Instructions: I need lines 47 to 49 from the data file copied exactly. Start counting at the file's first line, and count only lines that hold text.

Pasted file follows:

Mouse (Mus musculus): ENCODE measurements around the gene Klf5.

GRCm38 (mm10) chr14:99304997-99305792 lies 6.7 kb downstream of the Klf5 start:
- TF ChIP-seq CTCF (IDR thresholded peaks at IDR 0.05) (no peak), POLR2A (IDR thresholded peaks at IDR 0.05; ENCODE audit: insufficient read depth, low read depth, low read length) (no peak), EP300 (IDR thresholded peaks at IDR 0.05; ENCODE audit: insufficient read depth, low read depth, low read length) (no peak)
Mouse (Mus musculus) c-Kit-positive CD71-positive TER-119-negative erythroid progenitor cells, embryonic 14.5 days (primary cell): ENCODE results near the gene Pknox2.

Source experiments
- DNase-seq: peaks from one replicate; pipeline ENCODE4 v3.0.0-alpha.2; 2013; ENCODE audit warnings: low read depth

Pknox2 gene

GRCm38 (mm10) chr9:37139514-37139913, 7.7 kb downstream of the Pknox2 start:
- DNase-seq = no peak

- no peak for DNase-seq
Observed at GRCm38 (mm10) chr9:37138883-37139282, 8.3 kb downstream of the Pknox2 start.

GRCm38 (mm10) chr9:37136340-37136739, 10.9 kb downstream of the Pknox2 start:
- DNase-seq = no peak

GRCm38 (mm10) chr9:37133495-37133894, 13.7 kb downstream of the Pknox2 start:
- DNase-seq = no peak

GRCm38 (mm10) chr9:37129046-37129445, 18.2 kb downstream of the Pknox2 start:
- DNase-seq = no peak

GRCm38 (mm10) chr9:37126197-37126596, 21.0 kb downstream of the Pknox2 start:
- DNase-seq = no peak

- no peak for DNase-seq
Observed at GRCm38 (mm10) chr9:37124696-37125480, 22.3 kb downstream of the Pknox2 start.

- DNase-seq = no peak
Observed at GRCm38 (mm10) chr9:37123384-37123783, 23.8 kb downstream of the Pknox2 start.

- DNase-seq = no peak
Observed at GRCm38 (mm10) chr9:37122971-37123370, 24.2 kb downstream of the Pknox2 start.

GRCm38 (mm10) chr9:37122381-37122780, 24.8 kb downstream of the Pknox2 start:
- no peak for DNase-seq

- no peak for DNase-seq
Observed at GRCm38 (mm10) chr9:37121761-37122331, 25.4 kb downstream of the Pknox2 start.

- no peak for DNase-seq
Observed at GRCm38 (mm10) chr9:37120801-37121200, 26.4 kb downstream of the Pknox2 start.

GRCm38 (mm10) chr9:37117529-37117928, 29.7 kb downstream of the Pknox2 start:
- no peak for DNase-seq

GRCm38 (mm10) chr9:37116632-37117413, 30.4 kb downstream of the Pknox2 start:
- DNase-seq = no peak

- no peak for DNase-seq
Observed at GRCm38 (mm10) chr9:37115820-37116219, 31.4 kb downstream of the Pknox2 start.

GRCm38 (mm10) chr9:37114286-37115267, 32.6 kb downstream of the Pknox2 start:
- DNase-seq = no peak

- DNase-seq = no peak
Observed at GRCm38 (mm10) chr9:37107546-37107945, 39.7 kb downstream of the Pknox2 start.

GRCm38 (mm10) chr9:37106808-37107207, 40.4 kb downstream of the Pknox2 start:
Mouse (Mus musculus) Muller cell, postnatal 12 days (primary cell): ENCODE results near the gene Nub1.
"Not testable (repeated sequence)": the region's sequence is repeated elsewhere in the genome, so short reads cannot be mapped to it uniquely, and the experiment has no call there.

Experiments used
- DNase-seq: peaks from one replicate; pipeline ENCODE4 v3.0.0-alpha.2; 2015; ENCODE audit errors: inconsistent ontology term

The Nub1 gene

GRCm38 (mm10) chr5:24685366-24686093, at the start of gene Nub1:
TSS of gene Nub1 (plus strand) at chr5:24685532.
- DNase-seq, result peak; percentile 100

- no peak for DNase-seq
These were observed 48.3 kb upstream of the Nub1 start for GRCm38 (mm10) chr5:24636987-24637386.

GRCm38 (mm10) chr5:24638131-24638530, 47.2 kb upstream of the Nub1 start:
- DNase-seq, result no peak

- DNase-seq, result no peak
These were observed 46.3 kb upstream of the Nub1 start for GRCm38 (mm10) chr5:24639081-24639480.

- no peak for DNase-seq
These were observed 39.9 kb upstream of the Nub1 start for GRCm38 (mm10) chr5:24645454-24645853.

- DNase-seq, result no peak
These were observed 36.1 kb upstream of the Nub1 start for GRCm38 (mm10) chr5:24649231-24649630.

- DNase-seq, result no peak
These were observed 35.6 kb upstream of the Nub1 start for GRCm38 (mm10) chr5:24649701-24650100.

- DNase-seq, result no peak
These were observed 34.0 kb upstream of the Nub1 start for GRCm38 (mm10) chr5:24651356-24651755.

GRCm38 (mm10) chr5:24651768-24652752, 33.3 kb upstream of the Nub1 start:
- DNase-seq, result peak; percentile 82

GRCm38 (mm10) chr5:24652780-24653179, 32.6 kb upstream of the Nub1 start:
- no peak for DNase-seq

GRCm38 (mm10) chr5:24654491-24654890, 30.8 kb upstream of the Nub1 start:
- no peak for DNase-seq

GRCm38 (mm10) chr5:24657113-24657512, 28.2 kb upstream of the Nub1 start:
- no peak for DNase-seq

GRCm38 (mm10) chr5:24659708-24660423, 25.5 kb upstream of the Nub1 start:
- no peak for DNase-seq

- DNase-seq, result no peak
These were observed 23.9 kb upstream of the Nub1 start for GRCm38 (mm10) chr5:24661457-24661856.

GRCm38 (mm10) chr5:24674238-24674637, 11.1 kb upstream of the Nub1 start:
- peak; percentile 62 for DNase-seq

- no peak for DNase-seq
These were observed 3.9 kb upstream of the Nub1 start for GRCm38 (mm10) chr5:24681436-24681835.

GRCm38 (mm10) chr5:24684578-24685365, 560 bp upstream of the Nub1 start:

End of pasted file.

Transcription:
The Nub1 gene

GRCm38 (mm10) chr5:24685366-24686093, at the start of gene Nub1:
TSS of gene Nub1 (plus strand) at chr5:24685532.